Less than three years after Space Invaders and Galaxian popularized the two-dimensional space shooter, Astro Blaster completely redefined the genre, using speech-synthesis, fuel and laser management, and challenging gameplay. Though players and arcade owners initially complained about its difficulty, Astro Blaster was so unique for its time that it pulled quarters from pockets faster than a computerized voice could say, "Fighter pilots needed in sector wars! Play Astro Blaster!"
Gameplay: Astro Blaster adds a few twists to the basic space shooter: Unlike in other games where you can hold down the fire button and hope for the best, your lasers will overheat if you fire them too rapidly, taking them offline for a few precious seconds while they cool down. Also, if you take too long to clear out a sector, you'll run out of fuel and lose a ship. To balance these limitations, you can use a warp button once per sector to slow down your enemies for about 10 seconds, making them slightly easier targets.
There are seven sectors for you to clear out, and if you make it through them all, maybe you can challenge Gus Pappas, who holds the official record high score of 299,100 points—a record that has stood since 1982.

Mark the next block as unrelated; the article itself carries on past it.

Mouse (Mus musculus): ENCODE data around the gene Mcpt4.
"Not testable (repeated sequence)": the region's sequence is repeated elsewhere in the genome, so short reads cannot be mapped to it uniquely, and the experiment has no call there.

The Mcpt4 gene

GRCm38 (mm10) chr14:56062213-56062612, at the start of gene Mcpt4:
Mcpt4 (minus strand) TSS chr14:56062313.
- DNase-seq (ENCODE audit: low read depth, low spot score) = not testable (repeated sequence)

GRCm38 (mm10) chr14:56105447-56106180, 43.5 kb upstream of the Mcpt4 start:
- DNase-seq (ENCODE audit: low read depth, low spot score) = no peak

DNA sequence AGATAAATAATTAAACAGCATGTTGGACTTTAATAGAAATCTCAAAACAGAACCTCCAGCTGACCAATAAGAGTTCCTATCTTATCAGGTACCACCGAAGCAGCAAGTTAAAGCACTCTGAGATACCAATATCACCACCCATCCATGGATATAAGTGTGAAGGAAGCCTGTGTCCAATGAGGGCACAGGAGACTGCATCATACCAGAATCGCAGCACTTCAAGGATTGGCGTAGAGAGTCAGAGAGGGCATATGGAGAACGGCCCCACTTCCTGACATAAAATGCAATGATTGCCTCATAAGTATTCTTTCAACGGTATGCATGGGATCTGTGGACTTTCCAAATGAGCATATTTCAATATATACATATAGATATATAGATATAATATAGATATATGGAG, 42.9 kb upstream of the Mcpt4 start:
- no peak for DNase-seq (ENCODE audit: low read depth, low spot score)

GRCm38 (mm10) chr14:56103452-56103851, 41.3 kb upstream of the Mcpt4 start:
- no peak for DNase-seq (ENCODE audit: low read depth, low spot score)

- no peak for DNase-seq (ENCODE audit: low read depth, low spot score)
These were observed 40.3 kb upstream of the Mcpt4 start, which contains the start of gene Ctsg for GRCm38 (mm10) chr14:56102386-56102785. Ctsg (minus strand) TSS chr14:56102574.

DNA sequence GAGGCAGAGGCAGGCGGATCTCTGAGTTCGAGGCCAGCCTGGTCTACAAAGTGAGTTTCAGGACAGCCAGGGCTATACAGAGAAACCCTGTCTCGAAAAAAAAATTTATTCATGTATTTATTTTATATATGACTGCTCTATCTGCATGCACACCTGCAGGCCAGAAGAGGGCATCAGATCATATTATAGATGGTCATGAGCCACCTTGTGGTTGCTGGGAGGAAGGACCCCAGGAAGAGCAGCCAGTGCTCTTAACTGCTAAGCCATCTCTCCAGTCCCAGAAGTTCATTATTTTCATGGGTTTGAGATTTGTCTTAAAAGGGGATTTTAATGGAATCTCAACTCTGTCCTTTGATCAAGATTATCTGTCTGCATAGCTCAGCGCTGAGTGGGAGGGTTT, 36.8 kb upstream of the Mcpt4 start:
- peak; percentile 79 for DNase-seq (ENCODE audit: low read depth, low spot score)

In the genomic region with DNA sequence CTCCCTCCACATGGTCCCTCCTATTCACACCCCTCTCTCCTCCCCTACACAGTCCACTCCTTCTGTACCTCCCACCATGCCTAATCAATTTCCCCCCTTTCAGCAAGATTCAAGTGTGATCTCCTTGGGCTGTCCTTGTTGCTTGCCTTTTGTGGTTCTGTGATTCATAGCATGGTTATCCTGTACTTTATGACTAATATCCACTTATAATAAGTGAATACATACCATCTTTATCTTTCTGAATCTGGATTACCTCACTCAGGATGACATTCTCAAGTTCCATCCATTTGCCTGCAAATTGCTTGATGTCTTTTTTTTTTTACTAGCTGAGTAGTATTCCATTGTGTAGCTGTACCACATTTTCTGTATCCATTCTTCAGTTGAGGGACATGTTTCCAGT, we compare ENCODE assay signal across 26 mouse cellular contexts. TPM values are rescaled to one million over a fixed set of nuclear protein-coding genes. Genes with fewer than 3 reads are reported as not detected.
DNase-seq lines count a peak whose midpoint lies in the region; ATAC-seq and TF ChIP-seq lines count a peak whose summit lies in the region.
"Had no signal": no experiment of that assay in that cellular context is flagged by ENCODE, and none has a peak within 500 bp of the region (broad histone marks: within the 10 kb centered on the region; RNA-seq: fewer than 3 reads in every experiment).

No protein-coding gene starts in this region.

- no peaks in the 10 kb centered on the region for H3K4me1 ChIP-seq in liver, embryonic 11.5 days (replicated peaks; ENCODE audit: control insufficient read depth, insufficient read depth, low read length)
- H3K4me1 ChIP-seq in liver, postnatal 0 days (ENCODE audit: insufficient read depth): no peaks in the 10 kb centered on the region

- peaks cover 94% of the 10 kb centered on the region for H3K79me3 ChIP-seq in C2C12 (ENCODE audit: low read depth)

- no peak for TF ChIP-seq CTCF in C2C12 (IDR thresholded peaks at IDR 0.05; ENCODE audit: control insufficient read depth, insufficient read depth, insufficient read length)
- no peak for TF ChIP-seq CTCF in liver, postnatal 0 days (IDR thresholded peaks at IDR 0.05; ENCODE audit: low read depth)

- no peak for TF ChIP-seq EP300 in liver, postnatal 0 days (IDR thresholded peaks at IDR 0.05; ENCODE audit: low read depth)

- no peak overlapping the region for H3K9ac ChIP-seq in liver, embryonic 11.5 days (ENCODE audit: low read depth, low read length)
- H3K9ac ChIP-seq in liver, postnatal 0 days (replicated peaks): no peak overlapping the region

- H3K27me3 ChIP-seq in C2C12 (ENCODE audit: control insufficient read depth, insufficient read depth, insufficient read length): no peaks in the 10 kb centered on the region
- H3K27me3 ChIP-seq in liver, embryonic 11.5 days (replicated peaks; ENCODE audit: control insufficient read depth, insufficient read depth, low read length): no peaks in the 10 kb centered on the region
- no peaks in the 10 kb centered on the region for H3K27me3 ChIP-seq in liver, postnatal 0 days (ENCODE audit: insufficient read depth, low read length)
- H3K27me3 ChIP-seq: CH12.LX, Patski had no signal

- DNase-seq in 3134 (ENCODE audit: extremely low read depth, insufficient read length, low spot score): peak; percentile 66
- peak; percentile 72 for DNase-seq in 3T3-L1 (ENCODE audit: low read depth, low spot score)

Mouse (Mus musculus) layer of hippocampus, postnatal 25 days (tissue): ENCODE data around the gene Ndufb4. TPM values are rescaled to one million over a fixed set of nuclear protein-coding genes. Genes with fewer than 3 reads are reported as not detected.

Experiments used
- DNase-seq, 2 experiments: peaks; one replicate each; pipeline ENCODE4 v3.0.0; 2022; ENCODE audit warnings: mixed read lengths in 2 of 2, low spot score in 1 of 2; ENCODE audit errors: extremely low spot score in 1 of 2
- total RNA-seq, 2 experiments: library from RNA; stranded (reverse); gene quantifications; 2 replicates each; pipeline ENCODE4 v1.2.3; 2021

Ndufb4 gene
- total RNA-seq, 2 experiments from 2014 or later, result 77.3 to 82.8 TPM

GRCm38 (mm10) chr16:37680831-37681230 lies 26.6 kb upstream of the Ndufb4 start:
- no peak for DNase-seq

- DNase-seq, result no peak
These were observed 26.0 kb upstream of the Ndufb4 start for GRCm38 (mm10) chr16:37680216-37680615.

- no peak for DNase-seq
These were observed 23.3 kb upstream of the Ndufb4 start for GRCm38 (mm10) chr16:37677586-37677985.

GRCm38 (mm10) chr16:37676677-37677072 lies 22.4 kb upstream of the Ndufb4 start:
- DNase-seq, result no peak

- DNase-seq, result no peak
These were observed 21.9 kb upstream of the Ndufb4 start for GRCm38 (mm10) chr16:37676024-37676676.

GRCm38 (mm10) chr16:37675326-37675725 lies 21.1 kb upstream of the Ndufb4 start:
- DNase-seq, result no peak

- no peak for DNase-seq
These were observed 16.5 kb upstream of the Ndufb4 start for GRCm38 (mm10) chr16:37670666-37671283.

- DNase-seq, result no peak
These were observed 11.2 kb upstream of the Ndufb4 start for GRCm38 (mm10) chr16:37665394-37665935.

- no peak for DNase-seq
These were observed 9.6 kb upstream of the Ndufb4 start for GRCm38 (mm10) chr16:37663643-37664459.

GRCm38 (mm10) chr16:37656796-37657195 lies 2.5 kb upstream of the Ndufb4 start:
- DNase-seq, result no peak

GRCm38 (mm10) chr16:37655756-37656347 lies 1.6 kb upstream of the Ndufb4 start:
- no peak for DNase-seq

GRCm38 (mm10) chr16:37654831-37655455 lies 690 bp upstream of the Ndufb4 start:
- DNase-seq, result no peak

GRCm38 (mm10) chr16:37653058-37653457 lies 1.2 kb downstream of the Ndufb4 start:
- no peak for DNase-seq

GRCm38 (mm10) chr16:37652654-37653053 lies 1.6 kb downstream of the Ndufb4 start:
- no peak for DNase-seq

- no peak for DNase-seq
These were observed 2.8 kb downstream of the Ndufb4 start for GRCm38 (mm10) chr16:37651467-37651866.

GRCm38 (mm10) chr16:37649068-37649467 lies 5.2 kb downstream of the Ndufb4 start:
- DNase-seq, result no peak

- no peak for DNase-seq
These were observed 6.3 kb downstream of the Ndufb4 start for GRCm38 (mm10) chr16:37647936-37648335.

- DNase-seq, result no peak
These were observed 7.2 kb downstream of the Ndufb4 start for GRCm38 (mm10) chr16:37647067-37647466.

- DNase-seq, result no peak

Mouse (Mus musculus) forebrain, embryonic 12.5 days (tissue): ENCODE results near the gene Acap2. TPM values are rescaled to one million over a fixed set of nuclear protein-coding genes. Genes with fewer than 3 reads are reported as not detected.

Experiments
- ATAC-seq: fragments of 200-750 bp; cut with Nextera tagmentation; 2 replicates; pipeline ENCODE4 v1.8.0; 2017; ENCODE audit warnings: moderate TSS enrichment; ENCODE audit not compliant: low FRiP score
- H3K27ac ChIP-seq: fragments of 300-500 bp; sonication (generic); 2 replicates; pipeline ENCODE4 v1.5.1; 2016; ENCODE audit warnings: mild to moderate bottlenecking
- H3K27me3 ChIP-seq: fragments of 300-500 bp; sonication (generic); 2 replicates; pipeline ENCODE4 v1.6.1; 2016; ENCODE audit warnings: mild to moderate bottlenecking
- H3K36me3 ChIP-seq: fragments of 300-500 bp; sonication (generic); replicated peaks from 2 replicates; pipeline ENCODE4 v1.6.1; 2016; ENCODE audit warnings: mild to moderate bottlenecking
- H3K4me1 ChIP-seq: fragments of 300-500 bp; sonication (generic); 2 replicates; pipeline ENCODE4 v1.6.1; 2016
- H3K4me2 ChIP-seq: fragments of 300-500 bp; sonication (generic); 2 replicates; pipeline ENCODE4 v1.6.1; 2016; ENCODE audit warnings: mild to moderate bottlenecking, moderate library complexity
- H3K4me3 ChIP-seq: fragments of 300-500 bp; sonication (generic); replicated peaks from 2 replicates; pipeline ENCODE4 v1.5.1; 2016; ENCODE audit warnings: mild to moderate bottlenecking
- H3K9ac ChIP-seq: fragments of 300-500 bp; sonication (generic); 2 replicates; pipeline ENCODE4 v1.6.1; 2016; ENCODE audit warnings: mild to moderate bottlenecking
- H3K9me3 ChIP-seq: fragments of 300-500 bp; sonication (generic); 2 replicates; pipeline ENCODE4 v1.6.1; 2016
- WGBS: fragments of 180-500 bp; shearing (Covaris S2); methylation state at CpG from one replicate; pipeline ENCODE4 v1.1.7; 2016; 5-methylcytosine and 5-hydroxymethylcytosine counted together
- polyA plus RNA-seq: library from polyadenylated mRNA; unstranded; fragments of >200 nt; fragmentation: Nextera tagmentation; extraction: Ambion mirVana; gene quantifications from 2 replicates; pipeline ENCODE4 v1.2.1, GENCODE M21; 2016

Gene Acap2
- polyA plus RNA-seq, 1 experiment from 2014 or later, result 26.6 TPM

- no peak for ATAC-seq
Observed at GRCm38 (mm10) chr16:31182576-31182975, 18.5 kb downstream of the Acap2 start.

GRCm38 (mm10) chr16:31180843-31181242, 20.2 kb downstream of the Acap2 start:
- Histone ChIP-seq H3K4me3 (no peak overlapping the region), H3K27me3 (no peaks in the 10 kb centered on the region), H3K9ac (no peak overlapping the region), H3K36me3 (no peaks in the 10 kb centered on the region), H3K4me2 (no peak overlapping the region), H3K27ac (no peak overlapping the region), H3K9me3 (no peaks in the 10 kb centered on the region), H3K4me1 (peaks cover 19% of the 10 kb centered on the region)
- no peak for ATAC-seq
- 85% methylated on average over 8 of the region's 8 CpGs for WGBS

Could be mistaken for: Gorf, Moon Cresta, Megamania.
Kids today might like it because: When you have one ship left, your Astro Blaster's computer will advise you to "use extreme caution." How helpful! Thanks, computer!
Kids today might not like it because: Well, gosh, computer, maybe if you'd warned me to be careful earlier in the game, I'd have more than one ship left. Thanks for nothing, jerk.
Enduring contribution to gaming history: Because it was released the same year as classics like Frogger and Donkey Kong, Astro Blaster doesn't stand out like it should. However, it was the first space shooter to touch the monolith, and set a new standard for games in its genre.
Wil Wheaton's fuel status is marginal.